Louisa May Alcott’s Little Women is a timeless classic for countless reasons, and there are ample means of discussing and deconstructing the books and the adaptations. And considering that there are a few variations now, they each do something intrinsically unique in their approach. However, Greta Gerwig‘s adaptation might just be the most exemplary showcase of Marmee’s anger and why it’s one of the most relatable details in Little Women.
Whether in the 1860s or 2023, women continue to face perils while bearing the weight of their loved ones on their shoulders. In Gerwig’s latest blockbuster, Barbie, she notes that “We mothers stand still so our daughters can look back to see how far they’ve come,” and much of that reflects the light and integrity that Marmee March also carries with her. When Marmee tells Jo, “I’m angry nearly every day of my life,” she reminds viewers of the weight women carry, noting that many aren’t patient by nature. It’s an anger that makes tremendous sense no matter when a viewer watches the film because, as women, we can wholeheartedly understand both the rage and the need to hold it in.
Marmee’s Anger in Little Women Breathes Life Into a Detail We’re Still Quiet About
Again, no matter what period we’re living in, anger isn’t something women can speak on freely. If you’re angry, you’re being too emotional. If you’re angry, you’re taking things too far. If you’re holding it in, you’re not speaking your truth, or you’re being petty, purposely giving the silent treatment to manipulate. There’s no way in which it’s justified, even if it is because the world still refuses to release the boxes it places us in.
The fact remains that some of the angriest people are the kindest. Like Marmee March, they’re the women who’ll take the scarves off her necks and the food from their tables to give to those less fortunate. They’re the women carrying the crosses government officials should be holding onto, and they’re the women doing everything without an ounce of complaint. Because, really, anger is an emotion that’s driven by unfairness and injustice. It’s what happens when we see things that frustrate us, and we allow our compassion to push us to places where we put action in front of the causes we believe in.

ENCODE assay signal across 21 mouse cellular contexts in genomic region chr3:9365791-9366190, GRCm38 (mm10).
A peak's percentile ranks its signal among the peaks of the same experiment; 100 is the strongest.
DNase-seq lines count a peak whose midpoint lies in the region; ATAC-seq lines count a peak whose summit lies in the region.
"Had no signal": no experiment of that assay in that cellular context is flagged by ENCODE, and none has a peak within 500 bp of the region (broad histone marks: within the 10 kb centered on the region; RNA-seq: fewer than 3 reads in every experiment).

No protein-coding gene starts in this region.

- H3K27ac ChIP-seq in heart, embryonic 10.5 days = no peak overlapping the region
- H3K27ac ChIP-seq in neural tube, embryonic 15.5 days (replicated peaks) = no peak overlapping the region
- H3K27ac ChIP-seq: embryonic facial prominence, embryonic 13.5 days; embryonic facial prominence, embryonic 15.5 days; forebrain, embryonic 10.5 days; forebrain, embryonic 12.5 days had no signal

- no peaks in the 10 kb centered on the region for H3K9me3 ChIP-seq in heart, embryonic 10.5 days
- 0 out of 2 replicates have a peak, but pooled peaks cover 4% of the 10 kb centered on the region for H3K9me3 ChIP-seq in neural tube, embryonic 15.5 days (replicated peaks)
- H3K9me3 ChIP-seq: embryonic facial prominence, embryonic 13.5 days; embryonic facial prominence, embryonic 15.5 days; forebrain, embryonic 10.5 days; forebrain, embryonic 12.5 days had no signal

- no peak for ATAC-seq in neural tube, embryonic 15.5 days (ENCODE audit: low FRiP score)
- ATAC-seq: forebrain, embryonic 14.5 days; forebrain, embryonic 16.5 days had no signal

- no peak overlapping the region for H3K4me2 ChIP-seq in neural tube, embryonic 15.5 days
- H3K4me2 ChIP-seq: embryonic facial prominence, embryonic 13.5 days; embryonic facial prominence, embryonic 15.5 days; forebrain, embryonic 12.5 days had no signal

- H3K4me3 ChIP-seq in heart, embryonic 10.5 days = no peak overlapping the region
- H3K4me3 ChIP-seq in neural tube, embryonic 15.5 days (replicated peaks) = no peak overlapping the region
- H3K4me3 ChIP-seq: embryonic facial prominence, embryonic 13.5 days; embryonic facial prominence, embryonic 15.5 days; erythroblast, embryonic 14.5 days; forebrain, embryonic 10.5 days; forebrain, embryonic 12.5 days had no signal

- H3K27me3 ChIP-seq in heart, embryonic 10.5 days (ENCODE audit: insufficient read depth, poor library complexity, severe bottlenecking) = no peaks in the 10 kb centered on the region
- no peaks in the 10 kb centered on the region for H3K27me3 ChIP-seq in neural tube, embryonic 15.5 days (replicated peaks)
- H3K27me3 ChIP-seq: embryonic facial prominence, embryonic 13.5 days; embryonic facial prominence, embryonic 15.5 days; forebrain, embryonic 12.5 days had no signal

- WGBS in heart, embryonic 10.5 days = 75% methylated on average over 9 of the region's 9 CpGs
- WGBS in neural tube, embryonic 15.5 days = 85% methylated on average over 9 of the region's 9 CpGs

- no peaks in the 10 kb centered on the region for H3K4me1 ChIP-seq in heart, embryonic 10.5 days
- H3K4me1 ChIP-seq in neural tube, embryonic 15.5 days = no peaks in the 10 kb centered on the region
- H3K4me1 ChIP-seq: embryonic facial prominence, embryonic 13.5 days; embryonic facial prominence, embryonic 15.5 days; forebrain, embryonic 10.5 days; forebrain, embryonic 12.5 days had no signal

Marmee’s anger in Little Women is entirely justified because she’s a mother of four, watching her husband go off in yet another war that innocent lives shouldn’t have to fight. She watches sick children die without proper food or medication, and then she loses one of her daughters because, like her mother, Beth March refused to stand by and let others suffer. She gives and gives, even when the weariness is visibly weighing her down. Marmee’s anger is the most relatable part of the story because it reflects how much women carry and how much we’re forced to conceal out of fear of how we’ll be securitized for feeling anything at all when the odds are so often stacked against us.
Now, while anger sometimes leads to wrongful actions or harboring rage as a crutch to justify hurting others, Marmee’s anger instead exhibits what it means to continue trying despite what’s ahead. Amy has a right to be angry at Jo for not taking her to the theater, and Jo has a right to be angry at her sister for burning her stories. But it’s what both women do with their waves of anger that shows a test of their characters and patience. The sun shouldn’t go down on anyone’s rage, yet sometimes it sits within us even while we don’t act upon it because the world continues to take from women while forcing them to adapt amiably. But time after time, women stand still, fighting against the fury inside of them to make the world a better place for those who will come after them. And maybe someday, we’ll all come to a place where it’s not such a tremendous part of us, but today’s not that day. Though some of the best women in the world, whether real or fictional, understand anger intimately.